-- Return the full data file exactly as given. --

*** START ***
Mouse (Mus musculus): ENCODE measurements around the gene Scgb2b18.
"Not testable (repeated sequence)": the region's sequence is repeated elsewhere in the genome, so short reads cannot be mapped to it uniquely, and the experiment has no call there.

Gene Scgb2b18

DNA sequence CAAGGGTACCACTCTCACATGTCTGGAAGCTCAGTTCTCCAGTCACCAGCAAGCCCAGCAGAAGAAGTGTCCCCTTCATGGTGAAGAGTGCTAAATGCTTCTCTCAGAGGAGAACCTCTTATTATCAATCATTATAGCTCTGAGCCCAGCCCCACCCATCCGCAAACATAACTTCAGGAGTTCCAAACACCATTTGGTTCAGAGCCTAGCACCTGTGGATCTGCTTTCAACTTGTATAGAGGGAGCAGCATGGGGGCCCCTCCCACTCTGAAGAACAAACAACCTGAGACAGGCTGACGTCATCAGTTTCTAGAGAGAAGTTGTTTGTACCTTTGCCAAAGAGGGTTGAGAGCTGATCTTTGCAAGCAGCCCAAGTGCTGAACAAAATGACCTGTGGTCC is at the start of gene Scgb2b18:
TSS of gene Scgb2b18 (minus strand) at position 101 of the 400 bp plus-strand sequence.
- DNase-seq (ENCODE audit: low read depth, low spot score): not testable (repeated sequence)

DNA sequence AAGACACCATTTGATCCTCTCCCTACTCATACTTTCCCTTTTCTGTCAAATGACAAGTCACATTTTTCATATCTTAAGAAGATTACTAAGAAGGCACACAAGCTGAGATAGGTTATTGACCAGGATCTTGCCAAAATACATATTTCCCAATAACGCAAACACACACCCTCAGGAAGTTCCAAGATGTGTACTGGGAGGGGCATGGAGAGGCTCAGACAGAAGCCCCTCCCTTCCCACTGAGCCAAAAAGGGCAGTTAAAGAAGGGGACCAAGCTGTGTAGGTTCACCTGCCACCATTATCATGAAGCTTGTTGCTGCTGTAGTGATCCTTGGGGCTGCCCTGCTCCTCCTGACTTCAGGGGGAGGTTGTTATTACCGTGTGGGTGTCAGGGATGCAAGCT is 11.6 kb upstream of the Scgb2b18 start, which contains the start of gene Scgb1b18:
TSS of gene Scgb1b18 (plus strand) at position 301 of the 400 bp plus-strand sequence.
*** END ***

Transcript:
Mouse (Mus musculus): ENCODE measurements around the gene Scgb2b18.
"Not testable (repeated sequence)": the region's sequence is repeated elsewhere in the genome, so short reads cannot be mapped to it uniquely, and the experiment has no call there.

Gene Scgb2b18

DNA sequence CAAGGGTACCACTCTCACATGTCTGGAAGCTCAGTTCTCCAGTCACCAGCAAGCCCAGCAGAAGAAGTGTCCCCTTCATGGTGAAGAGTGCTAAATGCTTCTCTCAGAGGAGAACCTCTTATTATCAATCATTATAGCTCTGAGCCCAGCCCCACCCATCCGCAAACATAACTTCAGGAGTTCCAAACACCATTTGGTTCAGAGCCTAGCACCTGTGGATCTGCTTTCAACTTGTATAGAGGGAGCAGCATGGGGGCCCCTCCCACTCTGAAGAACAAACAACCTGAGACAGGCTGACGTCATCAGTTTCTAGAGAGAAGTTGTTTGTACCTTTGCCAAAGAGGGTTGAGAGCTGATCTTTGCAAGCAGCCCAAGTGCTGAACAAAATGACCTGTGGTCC is at the start of gene Scgb2b18:
TSS of gene Scgb2b18 (minus strand) at position 101 of the 400 bp plus-strand sequence.
- DNase-seq (ENCODE audit: low read depth, low spot score): not testable (repeated sequence)

DNA sequence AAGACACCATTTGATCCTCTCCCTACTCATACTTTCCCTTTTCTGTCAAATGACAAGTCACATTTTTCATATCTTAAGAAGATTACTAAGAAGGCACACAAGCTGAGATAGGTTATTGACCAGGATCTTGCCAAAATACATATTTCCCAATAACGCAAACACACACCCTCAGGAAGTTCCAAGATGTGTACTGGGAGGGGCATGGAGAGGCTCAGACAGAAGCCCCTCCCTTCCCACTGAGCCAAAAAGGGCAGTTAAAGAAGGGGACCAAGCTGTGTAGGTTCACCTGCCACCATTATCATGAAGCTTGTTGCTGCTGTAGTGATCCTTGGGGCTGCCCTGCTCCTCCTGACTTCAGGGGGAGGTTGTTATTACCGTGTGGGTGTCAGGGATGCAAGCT is 11.6 kb upstream of the Scgb2b18 start, which contains the start of gene Scgb1b18:
TSS of gene Scgb1b18 (plus strand) at position 301 of the 400 bp plus-strand sequence.